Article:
4. Don’t sand or dry scrape paint in old homes. You could create lead dust that is potentially hazardous to children.
  5. Don’t let children eat dirt. Don’t track dirt inside; remove shoes when entering the house.
  6. Limit your child’s consumption of Mexican candies, especially if they contain tamarind or chili.
  7. Do not give your child home remedies (like azarcon or greta) from other countries. Talk to your doctor or pharmacist.
  8. Do not use imported pots to cook or store food (like Mexican bean pots), unless you are sure they are lead-safe.
  9. Don’t bring lead home from your work.  For example, if you work in construction, are a house painter, or otherwise potentially exposed to lead, learn to work lead-safe and don’t bring it home with you. If you do work in these industries, a safe practice is to change your shoes and clothes before you get into your car as to not track any lead dust with you on your way home.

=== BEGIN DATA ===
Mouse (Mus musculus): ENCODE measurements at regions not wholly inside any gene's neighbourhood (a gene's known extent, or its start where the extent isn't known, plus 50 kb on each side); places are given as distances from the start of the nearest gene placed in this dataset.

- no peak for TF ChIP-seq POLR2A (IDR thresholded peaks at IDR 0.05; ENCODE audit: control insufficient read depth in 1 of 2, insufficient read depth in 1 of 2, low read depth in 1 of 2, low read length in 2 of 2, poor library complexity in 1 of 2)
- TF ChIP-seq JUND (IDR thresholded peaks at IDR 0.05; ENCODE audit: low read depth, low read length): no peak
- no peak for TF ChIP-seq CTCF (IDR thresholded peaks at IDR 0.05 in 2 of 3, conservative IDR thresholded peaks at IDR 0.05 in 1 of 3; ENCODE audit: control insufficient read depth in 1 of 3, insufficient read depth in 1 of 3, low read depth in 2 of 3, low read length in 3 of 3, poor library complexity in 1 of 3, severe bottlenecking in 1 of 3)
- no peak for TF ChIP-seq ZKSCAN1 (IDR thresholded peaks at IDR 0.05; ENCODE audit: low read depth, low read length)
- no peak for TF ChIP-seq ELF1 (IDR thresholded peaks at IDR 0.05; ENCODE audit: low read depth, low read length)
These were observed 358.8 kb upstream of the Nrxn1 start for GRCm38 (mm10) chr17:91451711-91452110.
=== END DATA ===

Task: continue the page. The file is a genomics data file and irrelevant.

For more information on keeping your family safe from lead, download a brochure:


Additional Local Resources

There are multiple government agencies and community-based organizations in Denver working to prevent childhood lead poisoning and DDPHE partners with many of them. Links to websites and additional information on specific programs are listed below:

Emergency Medical Vehicle Program

Based in Denver County

Those based in Denver County will license their company and permit their vehicles with The City and County of Denver.

Applications for company licensure and vehicle permits should include the following:

  • Completed and notarized Multi-County application form.
  • Certificates of insurance.
  • Physician-signed drug list.
  • List of all personnel including training and certification dates.
  • List of the vehicles being inspected.
  • The current schedule of rates and hours. (This is a Denver only requirement)